I moved to England on the 20th of September 2014 (my birthday, for those who are especially interested!) with my whole life packed into two suitcases and one thousand questions, worries and scenarios made up in my head.
While I was crying my eyes out on my way to the airport it really hit me that I was going away – and for some stupid reason I kept talking myself down. ‘My English isn’t good enough’, ‘I can’t cook’, ‘I wont make any friends’, what if I fail my year?’ … the list continues. I wish I had someone then to tell me the following five things:
1. Everyone you meet is in the same situation as you!
It is so hard to forget, but it is true. Everyone will require their own time to adjust to moving and some might do this quicker than others. Be nice to everyone and have a positive attitude.
2. You don’t need to go out every single night, get ridiculously drunk and join 10 societies to make friends.
With that being said, going to some events during Freshers’ and joining a couple of societies are great opportunities to make new friends, but it is not the only way to make friends. You will make friends regardless of how much or little you go out during Freshers’.
3. If English isn’t your native language (like me) it will improve with time.
This obviously relies a bit on yourself as well; the more you practice speaking English the better it will be. It will be a hard change from the English you’ve learned at school to suddenly be surrounded by academic English everywhere – but you get used to it.
4. Cooking might be a challenge, but practice makes perfect.
Try and plan dinners with flatmates where you cook together or one person cooks and the others do the dishes. Like many other things, cooking at university is what you make it!
5. Re-sitting exams isn’t the end of the world.
Having only ever known how resitting exams in Norway works, I was quite horrified when I learned that it is a lot stricter in England! Luckily, I have never had to re-sit any exams or a year, but it can happen to anyone. The University goes above and beyond to help you and to accommodate you if you have special needs for an examination, but the hard work needs to be done by you.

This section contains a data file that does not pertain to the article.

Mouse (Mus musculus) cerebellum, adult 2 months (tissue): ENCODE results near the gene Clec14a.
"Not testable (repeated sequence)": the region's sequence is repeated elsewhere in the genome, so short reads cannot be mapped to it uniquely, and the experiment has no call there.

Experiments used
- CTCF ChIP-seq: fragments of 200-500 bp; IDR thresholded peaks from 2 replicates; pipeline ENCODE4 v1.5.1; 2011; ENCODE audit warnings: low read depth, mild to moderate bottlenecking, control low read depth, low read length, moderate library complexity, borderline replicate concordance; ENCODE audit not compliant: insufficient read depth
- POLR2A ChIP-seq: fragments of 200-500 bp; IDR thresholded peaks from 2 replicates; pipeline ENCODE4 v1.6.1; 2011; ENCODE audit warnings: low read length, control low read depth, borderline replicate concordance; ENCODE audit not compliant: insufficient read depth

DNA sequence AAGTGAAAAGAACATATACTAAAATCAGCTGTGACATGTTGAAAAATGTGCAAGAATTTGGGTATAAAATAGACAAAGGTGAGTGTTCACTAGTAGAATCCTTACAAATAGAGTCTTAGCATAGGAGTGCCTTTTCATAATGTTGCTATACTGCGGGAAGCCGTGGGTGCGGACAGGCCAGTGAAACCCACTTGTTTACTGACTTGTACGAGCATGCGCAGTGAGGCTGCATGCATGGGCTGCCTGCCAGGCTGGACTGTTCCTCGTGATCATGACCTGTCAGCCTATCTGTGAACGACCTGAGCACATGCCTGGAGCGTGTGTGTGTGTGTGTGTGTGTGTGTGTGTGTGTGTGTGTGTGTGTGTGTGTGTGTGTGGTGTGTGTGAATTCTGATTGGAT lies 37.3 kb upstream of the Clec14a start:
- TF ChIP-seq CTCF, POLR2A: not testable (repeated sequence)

Along with my top five points, here’s some extra advice I’d like to give you for your upcoming move to University:
Don’t get stuck with one group. This is very easy to do, because you meet a group of people you like and suddenly you do everything with them. There’s nothing wrong with that, but remember to be open to meeting others as well – you will meet new people through every year at University.
If you don’t like your flat – try and change it. Most people get on very well with their flatmates and of all the people I know at university I only know one person who changed flat duringfirst year. It’s good to keep in the back of your mind that the possibility is there, because you will spend a lot of time with your flatmates, so it’s in everyone’s interest that you get along.
And one last thing…
During your first year, you will be told numerous times by fellow students that ‘First year doesn’t count’. Keep in mind that this is not entirely true:
1. You do need to pass your first year, meaning 40% or over in all core modules.
2. If you want to go on exchange the application process happens when you are in your second year and your first-year grades will be a part of your application; the most competitive places obviously require good grades. This also applies to you if you wish to apply for internships in your second year.
3. If you end your third year and are just between a First and a 2:1 your tutors might go back to your first year and see that you had such a good average that they will give you a First …or vice versa if you didn’t work at all.
Apart from that… just enjoy your Freshers’ and welcome to the University of Southampton!
Our beautiful Highfield Campus